OBJECTIVE: To provide an overall estimate of the direct, indirect and total costs of irritable bowel syndrome (IBS) for the adult population of the European countries with universal healthcare coverage.
MATERIALS AND METHODS: We searched MedLine and Scopus databases (up to September 2018) to identify the European studies that evaluated the economic impact of IBS. Mean annual direct, indirect and total per-capita IBS costs were estimated using random-effect single-group meta-analyses of continuous data. All analyses were stratified by payer category (governments, insurance, societal), and the results were expressed as summary mean and 95% CI.
RESULTS: A total of 24 studies were included in the meta-analyses. Only two studies evaluated IBS costs in Italy. The pooled summary of direct IBS per-capita cost, obtained from 23 European datasets (n=15,157), was €1837/year (95% CI: 1480-2195), with large differences across payers (from €1183 to €3358, in countries with publicly-funded and insurance-based health systems, respectively). The mean indirect cost, extracted from 13 datasets (n=3978), was €2314/year (95% CI: 1811-2817), again with wide differences across payers. Finally, the meta-analysis estimating the total annual cost, based upon 11 European datasets (n=2757), yielded a summary estimate of €2889/year (95% CI: 2318-3460) per patient, ranging from €1602 (insurance-based health systems) to €3909 (studies adopting a societal perspective).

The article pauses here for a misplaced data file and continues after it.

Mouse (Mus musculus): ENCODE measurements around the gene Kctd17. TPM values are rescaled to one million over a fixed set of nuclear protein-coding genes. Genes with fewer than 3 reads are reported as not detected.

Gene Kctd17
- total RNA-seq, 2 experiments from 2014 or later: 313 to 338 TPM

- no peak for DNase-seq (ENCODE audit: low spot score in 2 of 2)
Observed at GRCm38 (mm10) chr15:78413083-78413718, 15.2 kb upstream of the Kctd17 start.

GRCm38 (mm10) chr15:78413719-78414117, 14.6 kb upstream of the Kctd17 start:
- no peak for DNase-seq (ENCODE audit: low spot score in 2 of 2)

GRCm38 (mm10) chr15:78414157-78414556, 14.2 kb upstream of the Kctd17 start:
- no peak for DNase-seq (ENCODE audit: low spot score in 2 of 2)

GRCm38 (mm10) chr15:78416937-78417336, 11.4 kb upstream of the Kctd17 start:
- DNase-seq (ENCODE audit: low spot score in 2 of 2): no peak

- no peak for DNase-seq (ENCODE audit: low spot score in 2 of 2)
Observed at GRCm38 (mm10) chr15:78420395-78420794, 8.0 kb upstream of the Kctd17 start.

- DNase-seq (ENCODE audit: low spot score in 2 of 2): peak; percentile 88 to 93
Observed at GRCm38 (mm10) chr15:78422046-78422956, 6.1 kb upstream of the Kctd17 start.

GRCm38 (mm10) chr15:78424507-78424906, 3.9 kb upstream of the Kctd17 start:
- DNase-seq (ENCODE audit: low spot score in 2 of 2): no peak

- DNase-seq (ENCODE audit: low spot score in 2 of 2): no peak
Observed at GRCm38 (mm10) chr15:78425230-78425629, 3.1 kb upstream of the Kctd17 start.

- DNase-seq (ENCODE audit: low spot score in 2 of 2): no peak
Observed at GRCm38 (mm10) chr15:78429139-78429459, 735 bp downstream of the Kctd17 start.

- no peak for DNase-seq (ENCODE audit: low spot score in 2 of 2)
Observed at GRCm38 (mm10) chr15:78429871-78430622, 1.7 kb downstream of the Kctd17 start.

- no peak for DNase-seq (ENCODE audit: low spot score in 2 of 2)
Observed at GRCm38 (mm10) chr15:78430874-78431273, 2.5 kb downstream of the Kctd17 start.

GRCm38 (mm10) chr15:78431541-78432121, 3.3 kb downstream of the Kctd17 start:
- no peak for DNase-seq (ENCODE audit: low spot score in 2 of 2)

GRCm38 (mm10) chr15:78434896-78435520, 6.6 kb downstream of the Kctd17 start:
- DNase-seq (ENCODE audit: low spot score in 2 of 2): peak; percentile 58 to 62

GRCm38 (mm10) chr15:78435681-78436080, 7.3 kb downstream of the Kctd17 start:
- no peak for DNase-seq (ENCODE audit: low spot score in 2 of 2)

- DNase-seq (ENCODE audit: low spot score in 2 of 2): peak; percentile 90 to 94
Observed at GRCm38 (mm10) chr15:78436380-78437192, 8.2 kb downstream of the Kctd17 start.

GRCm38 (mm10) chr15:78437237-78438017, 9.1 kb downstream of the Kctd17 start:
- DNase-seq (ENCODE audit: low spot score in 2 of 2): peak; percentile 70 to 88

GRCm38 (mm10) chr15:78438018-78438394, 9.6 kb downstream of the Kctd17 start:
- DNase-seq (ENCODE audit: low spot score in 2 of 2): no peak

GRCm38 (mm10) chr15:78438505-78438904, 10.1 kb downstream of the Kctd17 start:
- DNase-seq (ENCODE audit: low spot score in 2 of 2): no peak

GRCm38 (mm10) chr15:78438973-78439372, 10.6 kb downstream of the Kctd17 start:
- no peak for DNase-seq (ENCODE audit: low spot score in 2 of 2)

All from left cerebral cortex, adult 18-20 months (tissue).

CONCLUSIONS: Considering a conservative estimate of 2,736,700 Italian adults affected by the syndrome, the minimum costs due to IBS in Italy – likely underestimated – range from 6 to 8 billion euro per year. Given the substantial economic burden for patients, healthcare systems and society, IBS should be included among the priorities of the public health agenda.
To cite this article
M.E. Flacco, L. Manzoli, R. De Giorgio, A. Gasbarrini, A. Cicchetti, F. Bravi, M. Altini, G.P. Caio, F. Ursini
Costs of irritable bowel syndrome in European countries with universal healthcare coverage: a meta-analysis
Eur Rev Med Pharmacol Sci
Vol. 23 - N. 7